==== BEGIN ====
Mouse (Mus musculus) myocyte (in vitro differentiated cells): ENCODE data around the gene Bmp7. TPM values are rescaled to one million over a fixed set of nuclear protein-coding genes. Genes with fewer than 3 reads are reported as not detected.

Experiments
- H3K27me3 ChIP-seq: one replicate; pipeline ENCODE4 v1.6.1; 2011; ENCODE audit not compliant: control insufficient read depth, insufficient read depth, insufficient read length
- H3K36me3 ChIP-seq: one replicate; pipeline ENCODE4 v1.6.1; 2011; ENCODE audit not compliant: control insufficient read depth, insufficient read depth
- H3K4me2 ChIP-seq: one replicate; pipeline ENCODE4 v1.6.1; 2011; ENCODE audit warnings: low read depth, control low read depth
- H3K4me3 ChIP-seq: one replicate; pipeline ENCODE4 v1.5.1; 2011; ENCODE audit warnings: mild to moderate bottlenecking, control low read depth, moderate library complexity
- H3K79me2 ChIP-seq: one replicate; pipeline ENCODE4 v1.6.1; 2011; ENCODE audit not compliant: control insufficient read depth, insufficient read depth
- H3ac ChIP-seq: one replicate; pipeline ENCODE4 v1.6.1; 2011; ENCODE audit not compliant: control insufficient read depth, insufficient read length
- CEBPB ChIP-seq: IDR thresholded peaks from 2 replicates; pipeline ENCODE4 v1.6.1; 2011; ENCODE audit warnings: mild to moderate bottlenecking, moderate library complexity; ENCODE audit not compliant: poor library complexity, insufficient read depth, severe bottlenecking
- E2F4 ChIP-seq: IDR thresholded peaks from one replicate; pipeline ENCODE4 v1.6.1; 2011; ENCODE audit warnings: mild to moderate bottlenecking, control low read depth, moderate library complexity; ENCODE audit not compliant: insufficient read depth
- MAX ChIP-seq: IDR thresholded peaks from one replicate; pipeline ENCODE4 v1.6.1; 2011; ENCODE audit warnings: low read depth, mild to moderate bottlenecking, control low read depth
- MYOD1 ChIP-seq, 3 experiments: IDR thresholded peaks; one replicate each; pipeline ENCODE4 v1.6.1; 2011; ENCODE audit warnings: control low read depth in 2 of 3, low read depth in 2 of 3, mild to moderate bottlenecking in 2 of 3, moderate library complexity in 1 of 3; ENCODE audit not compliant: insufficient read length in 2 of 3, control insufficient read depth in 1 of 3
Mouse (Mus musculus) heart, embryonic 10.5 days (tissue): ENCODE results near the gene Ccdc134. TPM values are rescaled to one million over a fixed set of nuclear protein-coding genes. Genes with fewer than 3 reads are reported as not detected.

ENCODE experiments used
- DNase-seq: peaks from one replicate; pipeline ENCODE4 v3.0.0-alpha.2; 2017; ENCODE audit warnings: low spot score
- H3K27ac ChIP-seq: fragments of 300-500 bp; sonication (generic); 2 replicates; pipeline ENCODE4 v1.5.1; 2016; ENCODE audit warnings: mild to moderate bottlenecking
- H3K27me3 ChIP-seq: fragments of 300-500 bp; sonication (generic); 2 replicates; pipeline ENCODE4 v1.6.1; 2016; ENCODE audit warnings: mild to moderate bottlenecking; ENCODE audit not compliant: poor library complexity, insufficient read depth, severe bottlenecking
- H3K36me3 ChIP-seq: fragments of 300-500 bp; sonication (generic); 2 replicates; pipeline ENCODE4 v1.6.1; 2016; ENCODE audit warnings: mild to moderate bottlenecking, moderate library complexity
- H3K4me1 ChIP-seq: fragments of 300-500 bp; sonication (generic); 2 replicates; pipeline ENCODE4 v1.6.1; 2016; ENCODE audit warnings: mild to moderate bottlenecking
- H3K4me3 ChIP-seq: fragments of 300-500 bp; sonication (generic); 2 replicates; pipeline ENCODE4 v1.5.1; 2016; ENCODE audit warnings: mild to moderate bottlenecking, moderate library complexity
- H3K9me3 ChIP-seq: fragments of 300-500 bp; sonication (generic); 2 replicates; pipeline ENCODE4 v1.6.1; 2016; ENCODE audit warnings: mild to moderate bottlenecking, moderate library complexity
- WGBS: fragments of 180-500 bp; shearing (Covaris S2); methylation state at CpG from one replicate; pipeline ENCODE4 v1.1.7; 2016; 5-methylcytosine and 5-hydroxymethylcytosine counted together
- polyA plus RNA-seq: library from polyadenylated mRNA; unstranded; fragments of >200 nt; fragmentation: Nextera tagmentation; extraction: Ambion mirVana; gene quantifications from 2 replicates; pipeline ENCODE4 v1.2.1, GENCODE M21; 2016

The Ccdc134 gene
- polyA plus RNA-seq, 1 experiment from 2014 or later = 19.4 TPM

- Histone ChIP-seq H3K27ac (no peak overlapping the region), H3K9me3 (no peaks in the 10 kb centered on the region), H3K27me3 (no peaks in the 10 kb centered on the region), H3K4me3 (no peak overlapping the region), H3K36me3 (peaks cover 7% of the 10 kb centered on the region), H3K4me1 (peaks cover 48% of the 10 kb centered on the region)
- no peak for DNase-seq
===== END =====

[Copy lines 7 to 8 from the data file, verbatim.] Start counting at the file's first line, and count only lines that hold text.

- H3K79me2 ChIP-seq: one replicate; pipeline ENCODE4 v1.6.1; 2011; ENCODE audit not compliant: control insufficient read depth, insufficient read depth
- H3ac ChIP-seq: one replicate; pipeline ENCODE4 v1.6.1; 2011; ENCODE audit not compliant: control insufficient read depth, insufficient read length